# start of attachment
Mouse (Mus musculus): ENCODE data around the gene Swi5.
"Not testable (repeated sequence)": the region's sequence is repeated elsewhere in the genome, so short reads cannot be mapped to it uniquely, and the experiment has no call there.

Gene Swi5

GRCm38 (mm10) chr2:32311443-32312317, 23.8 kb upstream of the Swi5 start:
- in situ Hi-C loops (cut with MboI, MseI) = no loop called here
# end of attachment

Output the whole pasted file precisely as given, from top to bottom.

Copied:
Mouse (Mus musculus): ENCODE data around the gene Swi5.
"Not testable (repeated sequence)": the region's sequence is repeated elsewhere in the genome, so short reads cannot be mapped to it uniquely, and the experiment has no call there.

Gene Swi5

GRCm38 (mm10) chr2:32311443-32312317, 23.8 kb upstream of the Swi5 start:
- in situ Hi-C loops (cut with MboI, MseI) = no loop called here